The parties then agreed to a stipulated bench trial. At trial, it was stipulated that defendant had exercised unauthorized control over $101,004.14 belonging to the Palatine High School VIP Booster Club (Booster Club). It was further stipulated that if Tanya Bergman, who served as co-president of the Booster Club in 1990, were called to testify, she would state that defendant was elected treasurer of the club on June 4, 1990. As treasurer, defendant was responsible for maintaining the club's financial records, making financial reports to the board of directors, collecting funds, and making disbursements for various legitimate club expenses. Although two signatures were required on the Booster Club checks, Tanya Bergman and her husband, Jack Bergman, presigned checks and gave them to defendant in order to facilitate disbursements.
The parties also stipulated that on February 1, 1991, Tanya Bergman received a letter from defendant. In the letter, defendant expressed his remorse and asked the Bergmans to help him "straighten this out." The letter stated that defendant was "in the process of obtaining a large loan to pay back everything." Defendant asked the Bergmans not to tell anyone about the theft and he promised to replace the stolen money within 30 to 40 days. He also promised to contact the Bergmans over the weekend, but he did not contact them again until March 20, 1992, by a second letter, in which he admitted that his theft was wrong.
It was further stipulated that Tanya Bergman would testify that defendant was not authorized to write checks to either himself or his company.
The State also introduced the stipulated testimony of Raelene Horn, the band director of Palatine High School. The parties stipulated that Horn would testify that the band and choir had been invited to a festival concert in Hawaii in 1991. Each student needed to pay $1,188 to attend. Throughout the year the students participated in various fundraisers to help offset the cost. The money raised was apportioned to each of the students who volunteered their time and labor to the fundraisers. Horn collected the money from the students and turned it over to defendant.
Sometime between November 22, 1991, and December 9, 1991, Horn received a letter written by defendant. The letter asked Horn to forgive him and stated that as long as he did not gamble he was "the same kind of person" that Horn was.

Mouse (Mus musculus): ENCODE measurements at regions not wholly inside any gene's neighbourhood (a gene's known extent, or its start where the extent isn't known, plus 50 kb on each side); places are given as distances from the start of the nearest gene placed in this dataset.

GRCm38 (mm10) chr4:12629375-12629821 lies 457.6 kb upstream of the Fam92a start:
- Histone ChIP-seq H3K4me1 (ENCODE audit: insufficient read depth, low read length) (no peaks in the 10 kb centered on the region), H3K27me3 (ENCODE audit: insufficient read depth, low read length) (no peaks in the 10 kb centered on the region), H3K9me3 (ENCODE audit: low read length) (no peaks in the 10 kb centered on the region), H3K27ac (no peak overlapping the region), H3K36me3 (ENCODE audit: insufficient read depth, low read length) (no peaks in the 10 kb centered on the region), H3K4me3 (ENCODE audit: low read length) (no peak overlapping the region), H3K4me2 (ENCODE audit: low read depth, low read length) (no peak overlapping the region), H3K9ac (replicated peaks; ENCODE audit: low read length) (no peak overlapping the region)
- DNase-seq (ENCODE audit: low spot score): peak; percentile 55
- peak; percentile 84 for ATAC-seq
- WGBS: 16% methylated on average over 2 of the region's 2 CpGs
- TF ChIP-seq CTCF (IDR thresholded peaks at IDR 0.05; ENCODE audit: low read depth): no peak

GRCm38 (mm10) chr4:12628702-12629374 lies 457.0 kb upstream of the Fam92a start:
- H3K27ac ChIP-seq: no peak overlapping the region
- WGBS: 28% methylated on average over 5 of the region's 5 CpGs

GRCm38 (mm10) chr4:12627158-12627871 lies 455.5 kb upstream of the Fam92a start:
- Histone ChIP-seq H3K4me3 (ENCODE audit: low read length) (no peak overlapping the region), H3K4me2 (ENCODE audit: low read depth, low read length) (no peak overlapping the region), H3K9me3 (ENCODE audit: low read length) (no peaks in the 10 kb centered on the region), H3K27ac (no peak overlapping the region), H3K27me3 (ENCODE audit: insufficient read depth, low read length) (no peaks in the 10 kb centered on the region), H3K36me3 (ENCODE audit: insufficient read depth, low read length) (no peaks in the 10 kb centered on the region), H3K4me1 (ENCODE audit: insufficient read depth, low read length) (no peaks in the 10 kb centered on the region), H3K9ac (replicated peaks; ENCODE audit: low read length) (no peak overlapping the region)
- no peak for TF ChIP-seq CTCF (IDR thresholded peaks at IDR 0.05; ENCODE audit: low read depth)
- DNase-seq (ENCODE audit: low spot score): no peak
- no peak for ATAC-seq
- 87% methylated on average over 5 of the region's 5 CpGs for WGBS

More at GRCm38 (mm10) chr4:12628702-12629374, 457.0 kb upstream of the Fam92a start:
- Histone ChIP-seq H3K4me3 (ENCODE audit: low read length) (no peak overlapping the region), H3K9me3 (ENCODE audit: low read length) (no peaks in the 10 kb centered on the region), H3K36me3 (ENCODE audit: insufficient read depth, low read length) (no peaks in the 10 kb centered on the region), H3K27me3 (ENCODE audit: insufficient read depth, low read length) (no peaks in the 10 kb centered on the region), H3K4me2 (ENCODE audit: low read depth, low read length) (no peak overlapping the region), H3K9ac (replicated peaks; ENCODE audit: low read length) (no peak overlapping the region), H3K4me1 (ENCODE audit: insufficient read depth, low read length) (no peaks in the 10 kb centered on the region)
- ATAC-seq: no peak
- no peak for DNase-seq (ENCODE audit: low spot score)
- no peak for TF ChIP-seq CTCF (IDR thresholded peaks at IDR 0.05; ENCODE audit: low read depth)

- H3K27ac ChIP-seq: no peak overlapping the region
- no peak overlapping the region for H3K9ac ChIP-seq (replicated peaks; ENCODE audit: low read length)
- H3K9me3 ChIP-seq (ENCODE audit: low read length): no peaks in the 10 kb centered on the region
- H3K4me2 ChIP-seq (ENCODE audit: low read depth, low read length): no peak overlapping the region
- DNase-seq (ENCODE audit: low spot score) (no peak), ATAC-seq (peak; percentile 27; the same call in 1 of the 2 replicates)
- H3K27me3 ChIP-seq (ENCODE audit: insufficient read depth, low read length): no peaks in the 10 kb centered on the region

Defense counsel then made an offer of proof in which the defense adopted the testimony of Dr. Lesieur and Christopher Anderson given at the motion in limine hearing. The defense also proffered that Dr. Armin Daghestani, a psychiatrist at Loyola Medical Center, would testify that she examined defendant in November 1992 and concluded that defendant was suffering from pathological gambling and depression. Dr. Lorenz, who was in charge of the National Center for Pathological Gambling, also examined defendant and determined that defendant was a compulsive gambler. Finally, Arnie Wexler, the director of the Council of Compulsive Gambling in New Jersey, examined defendant and concluded that defendant was a compulsive gambler.
After hearing closing arguments, the trial court found defendant guilty of the theft of over $100,000 from the Palatine High School VIP Club. The court then proceeded to hold a sentencing hearing. The State offered nine witnesses in aggravation, and defendant called several recovering compulsive gamblers in mitigation. The court sentenced defendant to four years' imprisonment in the Illinois Department of Corrections. Defendant now appeals from that order. For the reasons set forth below, we affirm.
This is a case of first impression in Illinois since neither this court nor the Illinois Supreme Court has yet addressed the first issue presented by defendant on appeal. Following a careful review, we find that the State's motion in limine was properly granted since pathological gambling may not be the basis of an insanity defense against a nongambling offense.
Whether a motion in limine to exclude evidence should be granted is within the discretion of the trial court. People v. Goka, 119 Ill. App. 3d 1024, 1029-30, 458 N.E.2d 26, 31, 75 Ill. Dec. 858 (1983). In Illinois, "[a] person is not criminally responsible for conduct if at the time of such conduct, as a result of mental disease or mental defect, he lacks substantial capacity either to appreciate the criminality of his conduct or to conform his conduct to the requirements of law." 720 ILCS 5/6-2(a) (West 1992). Thus, to raise an insanity defense under Illinois law, the defendant must show that he suffered from a mental disease or defect and, as a result, he was unable to either comprehend the criminality of his conduct or conform his conduct to the law. People v. Vanda, 111 Ill. App. 3d 551, 568, 444 N.E.2d 609, 622, 67 Ill. Dec. 373 (1982).